When Dermabond was released in the early 2000’s it took me awhile to get used to how easy this made wound closure.  Dermabond is a liquid skin adhesive that holds wound edges together. The best thing is that it is painless and can be used on small superficial lacerations. Even for a wiggly toddler in most cases the laceration can be closed even while the parent is holding a child still. This is certainly not the case when having to suture!

Dermabond forms a polymer which causes adhesion of the wound edges so it is perfect for “clean, straight, small” lacerations that I often see among my patients.  The classic ones are on the edge of the eye, the chin, the forehead or even the scalp. In studies the cosmetic outcome was comparable to suturing, and in my opinion for those small lacerations it is preferable.

So, we cleaned the wound up, laid him right down (he was perfectly still too) and within 5 minutes the head wound was closed and a happy 2 year waltzed out of the office. Not a tear to be found, but I did have a little residual glue on my finger!

The Dermabond will wear off on its own in 5 – 10 days. Once the adhesive comes off I always remind parents to use sunscreen on the area, which also helps to prevent scarring.

Happily this little guy left while singing “Dr. Sue said, no more little boys jumping on the bed!”

That’s your daily dose for today.  We’ll chat again tomorrow.

Daily Dose

Wheezing Season is Here

1:30 to read

Have you ever heard your child wheeze?  With cough and cold season in full swing, I'm seeing more and more children and hearing many parents say, “I think my child is wheezing”.  Wheezing is a distinct sound that is heard during expiration and unfortunately is often not audible without a stethoscope. Many parents mistakenly hear the raspy upper airway noises from mucous in a child’s throat and think this is wheezing, which thankfully is not the case.

Wheezing is one of the most common reasons children are seen in the pediatric office during the winter months when RSV (respiratory syncitial virus), rhinovirus, and parainfluenza viruses all circulate...not to mention influenza.  Not all children who wheeze will go on to develop asthma but having a parent who wheezes and has allergies does put a child at greater risk for having asthma. 

Asthma is not a singular disease but rather a complex of symptoms which causes constriction of the airway smooth muscles, inflammation of the airway, mucous production and swelling that leads to air trapping.  This then results in coughing, wheezing, chest tightness,  prolonged exhalation and shortness of breath. For a young child the first symptoms of wheezing may be a persistent short, tight cough that occurs day and night without relief.

If you do think your child is wheezing you must always watch for ANY respiratory distress, or work of breathing!!!  You should never see your child’s ribs pulling in or out and they should always appear to be comfortable with breathing. You must look at their chest rather than just listen to their coughs.  Visual is just as important as the audible noise.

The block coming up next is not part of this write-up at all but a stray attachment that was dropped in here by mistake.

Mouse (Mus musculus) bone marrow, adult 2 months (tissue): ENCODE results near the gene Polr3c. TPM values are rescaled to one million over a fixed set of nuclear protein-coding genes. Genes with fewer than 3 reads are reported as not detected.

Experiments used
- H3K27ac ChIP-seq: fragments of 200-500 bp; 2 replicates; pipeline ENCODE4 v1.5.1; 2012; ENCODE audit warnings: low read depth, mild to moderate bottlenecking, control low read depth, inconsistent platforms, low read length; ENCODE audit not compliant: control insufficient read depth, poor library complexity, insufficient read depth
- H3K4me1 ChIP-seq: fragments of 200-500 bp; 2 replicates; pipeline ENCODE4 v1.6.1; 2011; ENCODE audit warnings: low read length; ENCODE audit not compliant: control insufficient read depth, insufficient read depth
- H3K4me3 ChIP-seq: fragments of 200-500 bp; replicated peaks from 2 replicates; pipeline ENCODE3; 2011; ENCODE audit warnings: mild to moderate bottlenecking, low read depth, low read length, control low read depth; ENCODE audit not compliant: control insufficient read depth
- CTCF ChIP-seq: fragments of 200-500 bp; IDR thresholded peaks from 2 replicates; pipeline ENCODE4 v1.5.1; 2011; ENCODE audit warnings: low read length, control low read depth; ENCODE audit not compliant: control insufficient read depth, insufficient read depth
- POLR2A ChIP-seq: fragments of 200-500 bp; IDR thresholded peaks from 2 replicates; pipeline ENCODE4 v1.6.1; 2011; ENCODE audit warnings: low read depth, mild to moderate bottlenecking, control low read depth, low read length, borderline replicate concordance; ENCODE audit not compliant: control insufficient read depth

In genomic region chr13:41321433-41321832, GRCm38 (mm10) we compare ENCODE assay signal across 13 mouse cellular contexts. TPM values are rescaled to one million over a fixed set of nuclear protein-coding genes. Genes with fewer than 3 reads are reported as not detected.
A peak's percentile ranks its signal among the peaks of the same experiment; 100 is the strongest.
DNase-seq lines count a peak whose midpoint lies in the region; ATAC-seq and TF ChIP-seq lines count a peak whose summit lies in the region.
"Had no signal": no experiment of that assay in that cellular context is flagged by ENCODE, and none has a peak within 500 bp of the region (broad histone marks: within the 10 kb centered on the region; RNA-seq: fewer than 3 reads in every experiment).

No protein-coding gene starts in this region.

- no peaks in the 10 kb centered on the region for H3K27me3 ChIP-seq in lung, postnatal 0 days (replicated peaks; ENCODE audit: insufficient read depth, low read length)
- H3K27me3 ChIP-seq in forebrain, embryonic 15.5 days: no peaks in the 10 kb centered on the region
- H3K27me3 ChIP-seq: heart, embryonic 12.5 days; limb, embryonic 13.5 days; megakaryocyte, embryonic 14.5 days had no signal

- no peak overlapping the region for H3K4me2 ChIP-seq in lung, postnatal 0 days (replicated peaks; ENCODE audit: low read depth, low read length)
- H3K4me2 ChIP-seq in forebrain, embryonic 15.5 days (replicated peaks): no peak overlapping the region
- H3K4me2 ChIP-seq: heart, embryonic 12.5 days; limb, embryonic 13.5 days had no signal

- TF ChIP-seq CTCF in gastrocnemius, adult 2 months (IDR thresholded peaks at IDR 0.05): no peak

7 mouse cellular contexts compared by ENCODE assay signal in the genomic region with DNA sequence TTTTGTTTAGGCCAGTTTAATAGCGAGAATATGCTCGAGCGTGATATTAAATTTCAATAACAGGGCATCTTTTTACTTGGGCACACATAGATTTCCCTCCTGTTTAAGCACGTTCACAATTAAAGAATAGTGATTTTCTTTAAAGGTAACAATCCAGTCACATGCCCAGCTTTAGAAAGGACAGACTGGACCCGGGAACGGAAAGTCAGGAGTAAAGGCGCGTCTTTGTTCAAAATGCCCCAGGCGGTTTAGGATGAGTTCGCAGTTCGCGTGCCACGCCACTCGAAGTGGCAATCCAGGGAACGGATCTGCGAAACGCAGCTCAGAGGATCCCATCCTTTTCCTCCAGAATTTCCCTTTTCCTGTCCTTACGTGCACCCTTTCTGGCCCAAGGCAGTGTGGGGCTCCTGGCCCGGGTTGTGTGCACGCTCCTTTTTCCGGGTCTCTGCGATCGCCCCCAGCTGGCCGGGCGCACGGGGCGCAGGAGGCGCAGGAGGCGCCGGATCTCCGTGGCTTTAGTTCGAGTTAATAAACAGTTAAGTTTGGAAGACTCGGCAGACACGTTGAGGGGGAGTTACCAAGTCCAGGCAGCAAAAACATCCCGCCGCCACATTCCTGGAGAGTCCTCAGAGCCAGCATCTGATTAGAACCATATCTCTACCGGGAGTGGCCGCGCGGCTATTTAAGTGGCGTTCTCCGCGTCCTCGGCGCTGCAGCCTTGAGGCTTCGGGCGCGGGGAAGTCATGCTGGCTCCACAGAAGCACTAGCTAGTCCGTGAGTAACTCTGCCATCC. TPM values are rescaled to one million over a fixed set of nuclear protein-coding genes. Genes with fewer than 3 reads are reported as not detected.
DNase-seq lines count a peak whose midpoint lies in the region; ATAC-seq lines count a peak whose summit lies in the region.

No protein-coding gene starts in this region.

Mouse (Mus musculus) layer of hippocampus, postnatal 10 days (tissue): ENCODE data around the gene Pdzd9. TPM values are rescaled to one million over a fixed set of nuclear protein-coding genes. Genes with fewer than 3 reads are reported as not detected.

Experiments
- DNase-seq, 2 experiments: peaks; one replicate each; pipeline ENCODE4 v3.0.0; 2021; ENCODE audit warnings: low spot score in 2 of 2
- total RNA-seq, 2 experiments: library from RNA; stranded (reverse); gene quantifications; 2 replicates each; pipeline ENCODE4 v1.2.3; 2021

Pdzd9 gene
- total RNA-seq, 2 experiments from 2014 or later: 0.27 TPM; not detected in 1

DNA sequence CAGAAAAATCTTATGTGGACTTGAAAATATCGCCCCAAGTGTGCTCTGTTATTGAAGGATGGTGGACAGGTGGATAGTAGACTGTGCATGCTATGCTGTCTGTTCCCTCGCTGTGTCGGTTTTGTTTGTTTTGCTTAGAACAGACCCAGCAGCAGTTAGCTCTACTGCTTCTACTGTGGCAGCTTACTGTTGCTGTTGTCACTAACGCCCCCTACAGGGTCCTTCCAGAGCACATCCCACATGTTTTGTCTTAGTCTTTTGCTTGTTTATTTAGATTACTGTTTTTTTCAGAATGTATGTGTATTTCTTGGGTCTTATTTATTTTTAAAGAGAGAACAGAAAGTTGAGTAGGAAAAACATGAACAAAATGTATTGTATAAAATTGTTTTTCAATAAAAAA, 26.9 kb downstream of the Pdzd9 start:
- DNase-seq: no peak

Like many things, there is not a specific test for diagnosing asthma. For a child who is initially found to be wheezing the first line of treatment is typically an inhaler or nebulizer with a bronchodilator to open up the tightened airways. For a young child it is often easier to use the nebulizer but once a child is older and a bit more cooperative an inhaler with a spacer is often less cumbersome and more convenient to use. When used appropriately the spacer/inhaler has been show to be equally effective.

If you are worried about your child’s breathing it is always a good idea to call your pediatrician to discuss. 

Daily Dose

Why Doctors Fire Patients

1.30 to read

There was an article in the WSJ entitled “more doctors dismissing patients who refuse vaccines for their children”.  It was interesting to me as I too now only accept new patients who are going to vaccinate their children. This was not an easy decision on my part, and prior to the decision I had several families who refused vaccines completely, and another group that followed “an alternative” vaccine schedule. Even so, I was never comfortable with their decision and it always gave me pause and sleepless nights when their children would get sick. 

During the height of the debate over vaccine safety and the possible link to autism it seemed like much of my day was spent “debunking” vaccine myths. I spent a great deal of time discussing the reasons behind the AAP/ACIP (American Academy of Pediatrics and the Advisory Committee on Immunization Practices) recommended vaccine schedule and also explaining how vaccinations had saved lives, actually millions of lives.